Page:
Pope Francis has suggested a Lutheran spouse of a Catholic should “talk to the Lord” in discerning whether or not to receive Holy Communion with her husband.
Francis made the remark during a Q&A at a visit to Rome’s Evangelical Lutheran church on Sunday.
During the visit he presented the church’s pastor with the same chalice he had given the Archbishops of Washington, New York and Philadelphia while in the United States.
The Pope was asked whether a Lutheran and Catholic married couple might “finally participate together in Communion”. The questioner referred to “the hurt we’ve felt together due to [our] difference of faith”.
Francis said it was “not my competence” to give permission to do this, and admitted: “I ask myself and don’t know how to respond – what you’re asking me, I ask myself the [same] question.”
The Pope then stressed the role of personal discernment rather than repeating Church teaching that Protestant spouses can only receive Holy Communion if they do not “have recourse for the sacrament” at their own church.
He said: “There are questions that only if one is sincere with oneself and the little theological light one has, must be responded to on one’s own.”
The Pope referred to a bishop, Bishop Jerónimo Podestá, who “went a little wrong – 48 years old, he married, [and then had] two children”. Francis suggested that the bishop had been helped in his moral journey by accompanying his family to Mass.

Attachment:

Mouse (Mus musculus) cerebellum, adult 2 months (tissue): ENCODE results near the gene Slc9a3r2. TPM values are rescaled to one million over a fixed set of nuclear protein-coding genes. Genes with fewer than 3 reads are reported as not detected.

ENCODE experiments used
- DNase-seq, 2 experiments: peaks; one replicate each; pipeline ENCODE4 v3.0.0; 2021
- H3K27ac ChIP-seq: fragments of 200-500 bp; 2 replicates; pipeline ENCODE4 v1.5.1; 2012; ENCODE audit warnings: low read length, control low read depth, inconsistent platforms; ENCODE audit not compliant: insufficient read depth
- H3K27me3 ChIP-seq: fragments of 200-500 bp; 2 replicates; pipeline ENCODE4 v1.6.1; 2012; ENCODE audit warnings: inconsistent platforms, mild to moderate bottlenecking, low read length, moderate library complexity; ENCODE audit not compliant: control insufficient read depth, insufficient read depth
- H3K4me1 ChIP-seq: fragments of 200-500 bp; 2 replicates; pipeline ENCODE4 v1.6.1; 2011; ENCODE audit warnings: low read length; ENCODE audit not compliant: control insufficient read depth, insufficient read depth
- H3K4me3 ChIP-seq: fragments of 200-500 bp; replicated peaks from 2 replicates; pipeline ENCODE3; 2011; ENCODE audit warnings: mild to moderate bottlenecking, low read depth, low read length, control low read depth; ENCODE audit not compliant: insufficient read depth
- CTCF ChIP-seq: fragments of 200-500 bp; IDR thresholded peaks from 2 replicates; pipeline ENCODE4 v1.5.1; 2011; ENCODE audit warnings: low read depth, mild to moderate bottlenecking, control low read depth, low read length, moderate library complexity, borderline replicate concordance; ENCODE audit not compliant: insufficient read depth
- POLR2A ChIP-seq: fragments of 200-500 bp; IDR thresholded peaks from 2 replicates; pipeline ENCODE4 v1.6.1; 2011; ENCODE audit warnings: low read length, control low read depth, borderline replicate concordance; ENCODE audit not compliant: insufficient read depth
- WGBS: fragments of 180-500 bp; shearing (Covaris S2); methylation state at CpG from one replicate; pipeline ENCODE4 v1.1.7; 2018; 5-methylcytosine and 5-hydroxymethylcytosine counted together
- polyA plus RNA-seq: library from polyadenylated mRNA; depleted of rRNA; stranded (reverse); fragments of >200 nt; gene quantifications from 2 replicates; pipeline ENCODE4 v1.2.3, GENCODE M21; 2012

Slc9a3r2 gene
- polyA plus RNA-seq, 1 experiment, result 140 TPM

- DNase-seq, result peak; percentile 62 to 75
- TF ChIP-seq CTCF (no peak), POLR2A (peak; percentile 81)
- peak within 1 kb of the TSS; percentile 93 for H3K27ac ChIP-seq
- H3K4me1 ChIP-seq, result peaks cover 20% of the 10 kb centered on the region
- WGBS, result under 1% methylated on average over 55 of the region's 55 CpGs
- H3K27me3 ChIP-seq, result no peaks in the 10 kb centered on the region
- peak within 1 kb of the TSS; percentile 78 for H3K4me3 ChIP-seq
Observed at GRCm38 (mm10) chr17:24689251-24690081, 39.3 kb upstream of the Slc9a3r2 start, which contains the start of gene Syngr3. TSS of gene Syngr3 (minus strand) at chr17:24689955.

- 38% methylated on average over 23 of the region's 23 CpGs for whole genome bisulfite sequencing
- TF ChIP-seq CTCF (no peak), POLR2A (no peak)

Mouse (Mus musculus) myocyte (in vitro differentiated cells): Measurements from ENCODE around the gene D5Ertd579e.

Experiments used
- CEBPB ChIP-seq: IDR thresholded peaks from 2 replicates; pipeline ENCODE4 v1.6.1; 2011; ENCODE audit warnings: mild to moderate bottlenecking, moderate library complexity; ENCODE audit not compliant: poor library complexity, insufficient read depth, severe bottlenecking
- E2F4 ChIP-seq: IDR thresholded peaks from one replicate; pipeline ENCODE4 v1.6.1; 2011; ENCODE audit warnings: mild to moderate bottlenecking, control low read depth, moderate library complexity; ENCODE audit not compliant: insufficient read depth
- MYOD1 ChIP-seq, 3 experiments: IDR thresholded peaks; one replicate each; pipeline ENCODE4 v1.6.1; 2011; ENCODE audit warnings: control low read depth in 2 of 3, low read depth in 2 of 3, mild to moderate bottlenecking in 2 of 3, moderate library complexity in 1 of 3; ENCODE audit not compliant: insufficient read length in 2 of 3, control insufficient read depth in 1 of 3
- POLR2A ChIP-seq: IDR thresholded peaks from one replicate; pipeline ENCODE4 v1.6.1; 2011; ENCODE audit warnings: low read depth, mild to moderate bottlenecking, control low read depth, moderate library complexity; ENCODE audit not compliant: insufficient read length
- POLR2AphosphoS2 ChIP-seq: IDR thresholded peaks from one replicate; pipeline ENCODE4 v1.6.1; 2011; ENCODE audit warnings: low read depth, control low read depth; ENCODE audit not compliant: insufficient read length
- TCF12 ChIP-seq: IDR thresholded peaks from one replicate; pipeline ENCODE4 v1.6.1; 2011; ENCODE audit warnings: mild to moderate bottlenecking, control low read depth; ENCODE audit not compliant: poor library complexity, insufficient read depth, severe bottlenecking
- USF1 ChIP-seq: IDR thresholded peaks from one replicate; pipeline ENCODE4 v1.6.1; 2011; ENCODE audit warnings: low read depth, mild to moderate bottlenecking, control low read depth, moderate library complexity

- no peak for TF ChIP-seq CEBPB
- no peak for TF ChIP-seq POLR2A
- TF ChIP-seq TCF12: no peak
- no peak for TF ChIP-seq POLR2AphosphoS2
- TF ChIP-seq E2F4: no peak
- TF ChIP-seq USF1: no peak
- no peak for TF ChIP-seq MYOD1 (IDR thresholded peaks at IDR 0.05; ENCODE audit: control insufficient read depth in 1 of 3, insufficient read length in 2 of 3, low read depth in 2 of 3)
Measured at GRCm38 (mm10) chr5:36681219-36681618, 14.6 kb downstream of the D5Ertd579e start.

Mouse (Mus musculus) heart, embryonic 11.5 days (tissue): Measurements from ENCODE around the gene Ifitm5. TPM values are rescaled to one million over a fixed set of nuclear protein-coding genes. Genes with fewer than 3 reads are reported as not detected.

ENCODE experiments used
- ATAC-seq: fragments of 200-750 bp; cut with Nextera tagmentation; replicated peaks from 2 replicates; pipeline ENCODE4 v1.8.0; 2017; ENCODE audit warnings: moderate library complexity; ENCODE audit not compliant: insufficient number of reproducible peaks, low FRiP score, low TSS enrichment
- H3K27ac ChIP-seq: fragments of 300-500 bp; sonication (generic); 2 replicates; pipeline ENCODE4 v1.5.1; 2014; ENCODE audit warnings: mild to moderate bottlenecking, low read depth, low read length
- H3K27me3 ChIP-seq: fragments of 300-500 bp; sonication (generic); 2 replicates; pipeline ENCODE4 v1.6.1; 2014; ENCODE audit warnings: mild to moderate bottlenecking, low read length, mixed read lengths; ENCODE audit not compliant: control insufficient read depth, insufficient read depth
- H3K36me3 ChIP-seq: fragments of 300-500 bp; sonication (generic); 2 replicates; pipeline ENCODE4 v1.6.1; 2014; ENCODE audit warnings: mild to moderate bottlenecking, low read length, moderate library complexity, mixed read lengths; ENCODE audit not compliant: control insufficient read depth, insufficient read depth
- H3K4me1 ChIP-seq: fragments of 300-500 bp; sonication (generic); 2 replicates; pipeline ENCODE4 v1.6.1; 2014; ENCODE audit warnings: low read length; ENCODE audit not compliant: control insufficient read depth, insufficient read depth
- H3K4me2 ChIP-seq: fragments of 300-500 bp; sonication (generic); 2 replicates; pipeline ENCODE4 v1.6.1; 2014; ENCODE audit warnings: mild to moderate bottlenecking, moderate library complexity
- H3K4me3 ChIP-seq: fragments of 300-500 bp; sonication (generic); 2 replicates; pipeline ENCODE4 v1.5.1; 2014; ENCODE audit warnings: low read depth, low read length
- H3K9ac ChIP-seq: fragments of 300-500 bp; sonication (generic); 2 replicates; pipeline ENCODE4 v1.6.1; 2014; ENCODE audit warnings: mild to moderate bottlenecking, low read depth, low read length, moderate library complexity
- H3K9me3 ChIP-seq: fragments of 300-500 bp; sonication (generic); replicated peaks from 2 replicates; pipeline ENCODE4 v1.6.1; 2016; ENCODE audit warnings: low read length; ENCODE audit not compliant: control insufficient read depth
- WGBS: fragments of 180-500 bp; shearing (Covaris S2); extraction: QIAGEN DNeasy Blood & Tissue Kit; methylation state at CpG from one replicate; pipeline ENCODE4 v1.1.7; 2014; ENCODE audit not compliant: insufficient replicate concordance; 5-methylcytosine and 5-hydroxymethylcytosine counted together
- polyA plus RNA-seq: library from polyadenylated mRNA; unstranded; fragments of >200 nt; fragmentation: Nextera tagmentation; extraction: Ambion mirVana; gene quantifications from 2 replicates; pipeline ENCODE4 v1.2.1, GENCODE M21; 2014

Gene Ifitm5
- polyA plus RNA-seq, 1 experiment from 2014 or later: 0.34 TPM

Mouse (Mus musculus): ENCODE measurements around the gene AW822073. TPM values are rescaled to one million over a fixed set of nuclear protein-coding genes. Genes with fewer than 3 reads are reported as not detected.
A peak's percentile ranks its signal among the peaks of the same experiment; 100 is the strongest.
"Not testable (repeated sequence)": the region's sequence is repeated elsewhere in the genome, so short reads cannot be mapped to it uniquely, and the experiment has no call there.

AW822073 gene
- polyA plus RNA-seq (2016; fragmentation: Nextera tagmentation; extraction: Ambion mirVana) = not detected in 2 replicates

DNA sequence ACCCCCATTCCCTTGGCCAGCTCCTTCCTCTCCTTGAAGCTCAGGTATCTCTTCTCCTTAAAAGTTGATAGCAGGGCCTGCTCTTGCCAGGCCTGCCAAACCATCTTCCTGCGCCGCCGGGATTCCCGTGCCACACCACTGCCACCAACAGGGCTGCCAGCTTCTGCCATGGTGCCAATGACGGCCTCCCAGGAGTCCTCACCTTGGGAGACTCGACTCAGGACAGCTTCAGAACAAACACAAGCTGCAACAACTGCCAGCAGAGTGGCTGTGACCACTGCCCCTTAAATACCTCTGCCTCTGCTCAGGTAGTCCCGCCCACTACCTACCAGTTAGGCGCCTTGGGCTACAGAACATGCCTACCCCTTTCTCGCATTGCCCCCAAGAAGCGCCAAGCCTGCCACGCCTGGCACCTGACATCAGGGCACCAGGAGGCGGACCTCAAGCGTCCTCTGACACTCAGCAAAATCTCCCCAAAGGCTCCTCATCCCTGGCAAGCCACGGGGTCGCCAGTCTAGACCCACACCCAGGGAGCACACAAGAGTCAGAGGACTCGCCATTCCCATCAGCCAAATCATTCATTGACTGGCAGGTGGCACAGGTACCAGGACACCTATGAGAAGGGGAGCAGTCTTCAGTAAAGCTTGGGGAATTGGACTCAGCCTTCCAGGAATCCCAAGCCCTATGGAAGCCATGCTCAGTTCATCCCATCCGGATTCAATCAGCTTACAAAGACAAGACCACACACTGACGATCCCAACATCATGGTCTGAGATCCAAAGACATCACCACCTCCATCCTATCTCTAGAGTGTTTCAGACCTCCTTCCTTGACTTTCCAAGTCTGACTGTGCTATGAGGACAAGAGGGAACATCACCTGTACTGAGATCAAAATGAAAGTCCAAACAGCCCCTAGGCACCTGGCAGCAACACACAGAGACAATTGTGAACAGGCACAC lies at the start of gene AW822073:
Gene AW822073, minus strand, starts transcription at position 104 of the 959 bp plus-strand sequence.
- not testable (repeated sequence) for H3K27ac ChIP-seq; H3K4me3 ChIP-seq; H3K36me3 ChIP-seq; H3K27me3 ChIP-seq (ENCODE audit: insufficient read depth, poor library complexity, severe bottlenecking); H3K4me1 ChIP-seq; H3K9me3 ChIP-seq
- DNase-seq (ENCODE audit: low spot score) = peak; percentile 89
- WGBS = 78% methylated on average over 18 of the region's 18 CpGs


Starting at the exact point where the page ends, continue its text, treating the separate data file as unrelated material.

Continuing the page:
Rocco Palmo, on his blog Whispers in the Loggia, said the Pope’s remarks “quite possibly show his hand on his intended course” on his post-synod document.
A proposal to allow Anglican spouses of Catholics to receive Holy Communion had been included in the Instrumentum Laboris of the synod.
Archbishop Bernard Longley of Birmingham, co-chairman of the Anglican-Roman Catholic International Commission (ARCIC), set up to further unity, said the idea did not meet the demands of the Code of Canon Law or the Ecumenical Directory.
He said: “Such a proposal would tend to establish a category of Christians not in full communion with the Catholic Church yet distinguished from other Christians by a ‘right’ to receive Holy Communion at a Catholic Mass on any occasion. Nor can I imagine that the usual and recurring demands of a hectic family life could be regarded as constituting a long-term situation where a person would ‘be unable to have recourse for the sacrament desired to a minister of his or her own Church or ecclesial community’.”
Tony Blair was famously criticised by Cardinal Basil Hume after he presented himself repeatedly for Communion while attending Mass with his wife, Cherie, and their children, before he became a Catholic.
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